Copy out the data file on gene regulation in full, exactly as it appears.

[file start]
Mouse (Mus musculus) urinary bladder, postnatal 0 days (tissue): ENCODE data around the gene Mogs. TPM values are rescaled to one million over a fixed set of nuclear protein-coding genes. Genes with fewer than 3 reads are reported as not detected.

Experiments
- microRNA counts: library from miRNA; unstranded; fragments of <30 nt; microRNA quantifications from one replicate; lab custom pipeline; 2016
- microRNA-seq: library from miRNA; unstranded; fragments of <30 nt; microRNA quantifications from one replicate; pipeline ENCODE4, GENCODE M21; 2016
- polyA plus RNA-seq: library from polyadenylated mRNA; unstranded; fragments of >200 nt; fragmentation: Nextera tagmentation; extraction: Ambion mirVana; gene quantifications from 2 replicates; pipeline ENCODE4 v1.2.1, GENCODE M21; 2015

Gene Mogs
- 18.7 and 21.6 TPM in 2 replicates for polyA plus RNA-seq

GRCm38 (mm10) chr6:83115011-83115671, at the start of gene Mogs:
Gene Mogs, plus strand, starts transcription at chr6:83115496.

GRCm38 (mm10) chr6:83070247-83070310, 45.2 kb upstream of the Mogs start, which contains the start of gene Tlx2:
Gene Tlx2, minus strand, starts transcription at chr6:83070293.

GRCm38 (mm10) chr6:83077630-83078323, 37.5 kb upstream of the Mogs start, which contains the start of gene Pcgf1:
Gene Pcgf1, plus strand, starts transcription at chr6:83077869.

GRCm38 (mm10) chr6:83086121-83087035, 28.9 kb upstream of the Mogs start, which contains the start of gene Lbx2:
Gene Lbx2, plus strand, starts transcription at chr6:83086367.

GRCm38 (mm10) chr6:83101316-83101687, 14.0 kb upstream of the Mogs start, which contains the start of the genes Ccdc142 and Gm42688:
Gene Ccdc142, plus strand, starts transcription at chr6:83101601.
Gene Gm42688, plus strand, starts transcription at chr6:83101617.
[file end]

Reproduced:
Mouse (Mus musculus) urinary bladder, postnatal 0 days (tissue): ENCODE data around the gene Mogs. TPM values are rescaled to one million over a fixed set of nuclear protein-coding genes. Genes with fewer than 3 reads are reported as not detected.

Experiments
- microRNA counts: library from miRNA; unstranded; fragments of <30 nt; microRNA quantifications from one replicate; lab custom pipeline; 2016
- microRNA-seq: library from miRNA; unstranded; fragments of <30 nt; microRNA quantifications from one replicate; pipeline ENCODE4, GENCODE M21; 2016
- polyA plus RNA-seq: library from polyadenylated mRNA; unstranded; fragments of >200 nt; fragmentation: Nextera tagmentation; extraction: Ambion mirVana; gene quantifications from 2 replicates; pipeline ENCODE4 v1.2.1, GENCODE M21; 2015

Gene Mogs
- 18.7 and 21.6 TPM in 2 replicates for polyA plus RNA-seq

GRCm38 (mm10) chr6:83115011-83115671, at the start of gene Mogs:
Gene Mogs, plus strand, starts transcription at chr6:83115496.

GRCm38 (mm10) chr6:83070247-83070310, 45.2 kb upstream of the Mogs start, which contains the start of gene Tlx2:
Gene Tlx2, minus strand, starts transcription at chr6:83070293.

GRCm38 (mm10) chr6:83077630-83078323, 37.5 kb upstream of the Mogs start, which contains the start of gene Pcgf1:
Gene Pcgf1, plus strand, starts transcription at chr6:83077869.

GRCm38 (mm10) chr6:83086121-83087035, 28.9 kb upstream of the Mogs start, which contains the start of gene Lbx2:
Gene Lbx2, plus strand, starts transcription at chr6:83086367.

GRCm38 (mm10) chr6:83101316-83101687, 14.0 kb upstream of the Mogs start, which contains the start of the genes Ccdc142 and Gm42688:
Gene Ccdc142, plus strand, starts transcription at chr6:83101601.
Gene Gm42688, plus strand, starts transcription at chr6:83101617.